Buying products from black-owned businesses is one of the small things we can do to right the inequities in the market. Lunation advocates voting with our dollar, but good design and values are a must. We put together a list of black-owned businesses with phenomenal designs, ideas, and products.
While we put together specific products from these companies, they’re all grounded in strong values with a wide selection of products worth exploring.
1. Clare Paint
If you’re looking to use this pandemic as an opportunity for some home improvement, this company is a fantastic choice for sourcing your paint. It was created by Nicole Gibbons, an interior designer who was frustrated the current paint landscape.
Clare is the cool paint company. They have a gorgeous pallet of colors that you sort through with their Clare Color Genius™ quiz. They’re also changing the way you test colors, with adhesive swatches you can stick on your wall, avoiding the footprint and mess of a small batch of actual paint. As for the quality itself, it’s 100% acrylic for a durable finish, and meets high standards of environmental and toxicity practices.
2. Lucy and Yak Dungarees
Lucy and Yak is a UK-based company with a super cute collection of youthful clothes. We chose a set of unisex dungarees, as it’s one of their main product categories, with a wide product selection of slightly different cuts and textures. I felt this cargo set was cool because it has more actual utility, with some extra pockets, belt loops, and a clip for cuffing the legs.
Lucy and Yak Unisex Dungarees
Lucy and Yak are known for making ethical dungarees that don’t break the bank, and don’t compromise on ethics. This pair of cargo dungarees adds a few pockets and features to their classic set, making it an ideal work set of light work clothes.
3. Bole Road Throw Blanket
A throw is one of those home goods items that warms up a space on many levels. Filling your home with soft items deadens sound. It’s a visual element of design. And when the temp is right, you can actually use it. This company has a ton of great textiles grown, spun, and loomed by artisans in Ethiopia. They make their way back to Brooklyn, where the textiles are finished into products like this. Their slightly higher prices fund fair wages for these highly skilled artisans. I love how they have this throw styled on the wood bench with some of their pillows.
Bole Road Onyx Throw
This throw from Bolé Road is a butter-soft, luxurious piece to accompany any sitting area. All their products are handwoven in Ethiopian by artisans earning a hair wage. Made from 100% Ethiopian Cotton. Colored with 100% natural dyes.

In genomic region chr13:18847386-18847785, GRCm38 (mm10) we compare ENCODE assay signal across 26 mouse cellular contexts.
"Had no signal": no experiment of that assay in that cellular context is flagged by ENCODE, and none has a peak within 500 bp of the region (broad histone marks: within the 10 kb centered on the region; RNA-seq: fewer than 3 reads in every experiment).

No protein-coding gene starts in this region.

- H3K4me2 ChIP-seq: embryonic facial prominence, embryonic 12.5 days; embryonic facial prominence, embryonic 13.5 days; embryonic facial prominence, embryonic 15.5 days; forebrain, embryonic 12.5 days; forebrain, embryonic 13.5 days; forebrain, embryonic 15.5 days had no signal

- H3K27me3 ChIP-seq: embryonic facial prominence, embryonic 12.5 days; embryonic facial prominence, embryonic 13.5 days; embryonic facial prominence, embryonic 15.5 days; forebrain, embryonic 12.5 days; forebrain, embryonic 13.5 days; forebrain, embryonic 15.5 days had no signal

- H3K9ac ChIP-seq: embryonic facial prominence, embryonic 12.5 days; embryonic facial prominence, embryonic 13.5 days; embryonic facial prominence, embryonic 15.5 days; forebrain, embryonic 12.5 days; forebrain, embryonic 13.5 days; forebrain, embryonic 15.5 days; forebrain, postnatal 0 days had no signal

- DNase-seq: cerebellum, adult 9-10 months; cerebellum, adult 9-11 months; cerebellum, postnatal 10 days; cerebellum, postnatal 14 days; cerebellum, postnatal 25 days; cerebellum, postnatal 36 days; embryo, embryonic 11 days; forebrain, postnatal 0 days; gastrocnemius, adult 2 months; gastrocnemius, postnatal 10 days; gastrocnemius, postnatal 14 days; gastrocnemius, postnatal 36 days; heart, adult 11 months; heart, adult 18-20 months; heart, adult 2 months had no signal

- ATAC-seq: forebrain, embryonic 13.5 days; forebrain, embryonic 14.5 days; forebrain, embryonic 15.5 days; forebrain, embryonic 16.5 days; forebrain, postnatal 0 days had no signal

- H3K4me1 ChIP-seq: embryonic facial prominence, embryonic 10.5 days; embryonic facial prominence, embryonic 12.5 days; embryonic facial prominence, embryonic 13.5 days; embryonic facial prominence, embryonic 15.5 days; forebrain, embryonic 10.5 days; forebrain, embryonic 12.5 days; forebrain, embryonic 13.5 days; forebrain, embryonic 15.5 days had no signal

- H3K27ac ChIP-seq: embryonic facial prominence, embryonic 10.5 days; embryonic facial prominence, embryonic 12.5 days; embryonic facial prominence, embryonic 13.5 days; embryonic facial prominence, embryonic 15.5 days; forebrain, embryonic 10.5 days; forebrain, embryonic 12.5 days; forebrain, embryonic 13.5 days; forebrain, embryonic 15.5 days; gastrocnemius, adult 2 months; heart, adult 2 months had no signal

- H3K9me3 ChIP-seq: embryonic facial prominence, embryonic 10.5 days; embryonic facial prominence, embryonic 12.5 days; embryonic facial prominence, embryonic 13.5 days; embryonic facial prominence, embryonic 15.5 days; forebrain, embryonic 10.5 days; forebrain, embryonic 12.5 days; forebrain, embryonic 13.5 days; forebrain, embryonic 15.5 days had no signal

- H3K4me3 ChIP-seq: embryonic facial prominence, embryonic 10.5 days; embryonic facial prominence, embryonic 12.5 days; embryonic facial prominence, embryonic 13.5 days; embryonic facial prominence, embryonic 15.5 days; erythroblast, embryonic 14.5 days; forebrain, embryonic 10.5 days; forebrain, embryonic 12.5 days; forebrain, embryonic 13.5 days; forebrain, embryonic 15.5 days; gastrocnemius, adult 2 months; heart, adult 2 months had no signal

4. Cedar + Vanilla Candle
If you’re going to candle it up, you only need a few things. Good smell. Good presentation. That’s why it’s great that 228 Grant Street Candle Co. checks those boxes while making them naturally in the U.S.
Cedar + Vanilla Candle
228 Grant Street Candle Co. makes clean, simple candles. They’re only made of all-natural soy wax, braided cotton wicks, and scented oils, in a stylish amber jar. No additives. While they have a ton of scents, I chose Cedar + Vanilla, my perfect combination of sweet and smoky.
5. Lazy Oaf Quarter Zip
My whole life I was never really into polos. Maybe call it getting bored with t-shirts, but I got a few that I’ve fallen in love with. This piece from street wear company Lazy Oaf is all that, with a relaxed fit and quarter-zip to take it to the next level. The company runs a small publication called Oafworld, which features a lot of great articles about lifestyle and fashion.
Lazy Oaf Quarter Zip Polo
This is a black and white polo shirt with a relaxed fit, black collar, and quarter zip. They have a list of super specific practices explaining how they live up to their high values of ethics and sustainability, with a unique emphasis on mental health. This piece is 100% cotton.
We did not link to any Amazon listings due to their ongoing sales of facial recognition software to law enforcement. AI researchers and the ACLU have demonstrated how this software is disproportionately inaccurate for darker-skinned faces and women, beyond the obvious privacy and justice concerns.